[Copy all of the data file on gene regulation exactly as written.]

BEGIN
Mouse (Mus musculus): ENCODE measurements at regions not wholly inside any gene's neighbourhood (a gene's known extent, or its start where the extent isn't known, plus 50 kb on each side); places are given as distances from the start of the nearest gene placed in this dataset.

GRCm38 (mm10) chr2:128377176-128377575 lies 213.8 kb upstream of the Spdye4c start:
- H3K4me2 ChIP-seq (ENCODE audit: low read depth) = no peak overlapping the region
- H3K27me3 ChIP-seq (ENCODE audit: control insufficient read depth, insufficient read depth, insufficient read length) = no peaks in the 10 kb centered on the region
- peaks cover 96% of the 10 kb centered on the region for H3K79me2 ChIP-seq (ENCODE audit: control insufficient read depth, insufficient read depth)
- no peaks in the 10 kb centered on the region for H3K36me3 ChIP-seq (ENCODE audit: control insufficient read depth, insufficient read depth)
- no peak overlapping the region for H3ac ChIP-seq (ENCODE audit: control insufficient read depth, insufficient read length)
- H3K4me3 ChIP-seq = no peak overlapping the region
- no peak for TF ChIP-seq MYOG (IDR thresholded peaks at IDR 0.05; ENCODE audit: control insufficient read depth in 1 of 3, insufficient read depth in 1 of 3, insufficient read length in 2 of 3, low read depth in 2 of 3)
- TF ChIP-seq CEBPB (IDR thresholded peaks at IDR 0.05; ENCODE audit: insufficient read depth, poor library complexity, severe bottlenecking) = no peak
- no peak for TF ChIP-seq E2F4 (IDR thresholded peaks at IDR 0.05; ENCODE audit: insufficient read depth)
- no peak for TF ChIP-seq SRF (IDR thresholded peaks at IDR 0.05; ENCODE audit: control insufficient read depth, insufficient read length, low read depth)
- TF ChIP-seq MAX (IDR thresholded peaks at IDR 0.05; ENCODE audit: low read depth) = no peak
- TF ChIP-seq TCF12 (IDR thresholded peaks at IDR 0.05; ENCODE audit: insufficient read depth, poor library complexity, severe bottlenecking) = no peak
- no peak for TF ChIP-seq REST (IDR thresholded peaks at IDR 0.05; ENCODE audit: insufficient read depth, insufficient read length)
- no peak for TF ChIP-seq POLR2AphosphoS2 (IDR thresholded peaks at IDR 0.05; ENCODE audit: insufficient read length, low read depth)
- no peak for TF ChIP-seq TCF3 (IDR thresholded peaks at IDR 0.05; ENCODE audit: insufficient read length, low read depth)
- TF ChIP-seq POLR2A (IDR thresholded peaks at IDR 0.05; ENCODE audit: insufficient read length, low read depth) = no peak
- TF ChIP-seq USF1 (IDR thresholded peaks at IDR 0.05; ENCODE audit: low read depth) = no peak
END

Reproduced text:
Mouse (Mus musculus): ENCODE measurements at regions not wholly inside any gene's neighbourhood (a gene's known extent, or its start where the extent isn't known, plus 50 kb on each side); places are given as distances from the start of the nearest gene placed in this dataset.

GRCm38 (mm10) chr2:128377176-128377575 lies 213.8 kb upstream of the Spdye4c start:
- H3K4me2 ChIP-seq (ENCODE audit: low read depth) = no peak overlapping the region
- H3K27me3 ChIP-seq (ENCODE audit: control insufficient read depth, insufficient read depth, insufficient read length) = no peaks in the 10 kb centered on the region
- peaks cover 96% of the 10 kb centered on the region for H3K79me2 ChIP-seq (ENCODE audit: control insufficient read depth, insufficient read depth)
- no peaks in the 10 kb centered on the region for H3K36me3 ChIP-seq (ENCODE audit: control insufficient read depth, insufficient read depth)
- no peak overlapping the region for H3ac ChIP-seq (ENCODE audit: control insufficient read depth, insufficient read length)
- H3K4me3 ChIP-seq = no peak overlapping the region
- no peak for TF ChIP-seq MYOG (IDR thresholded peaks at IDR 0.05; ENCODE audit: control insufficient read depth in 1 of 3, insufficient read depth in 1 of 3, insufficient read length in 2 of 3, low read depth in 2 of 3)
- TF ChIP-seq CEBPB (IDR thresholded peaks at IDR 0.05; ENCODE audit: insufficient read depth, poor library complexity, severe bottlenecking) = no peak
- no peak for TF ChIP-seq E2F4 (IDR thresholded peaks at IDR 0.05; ENCODE audit: insufficient read depth)
- no peak for TF ChIP-seq SRF (IDR thresholded peaks at IDR 0.05; ENCODE audit: control insufficient read depth, insufficient read length, low read depth)
- TF ChIP-seq MAX (IDR thresholded peaks at IDR 0.05; ENCODE audit: low read depth) = no peak
- TF ChIP-seq TCF12 (IDR thresholded peaks at IDR 0.05; ENCODE audit: insufficient read depth, poor library complexity, severe bottlenecking) = no peak
- no peak for TF ChIP-seq REST (IDR thresholded peaks at IDR 0.05; ENCODE audit: insufficient read depth, insufficient read length)
- no peak for TF ChIP-seq POLR2AphosphoS2 (IDR thresholded peaks at IDR 0.05; ENCODE audit: insufficient read length, low read depth)
- no peak for TF ChIP-seq TCF3 (IDR thresholded peaks at IDR 0.05; ENCODE audit: insufficient read length, low read depth)
- TF ChIP-seq POLR2A (IDR thresholded peaks at IDR 0.05; ENCODE audit: insufficient read length, low read depth) = no peak
- TF ChIP-seq USF1 (IDR thresholded peaks at IDR 0.05; ENCODE audit: low read depth) = no peak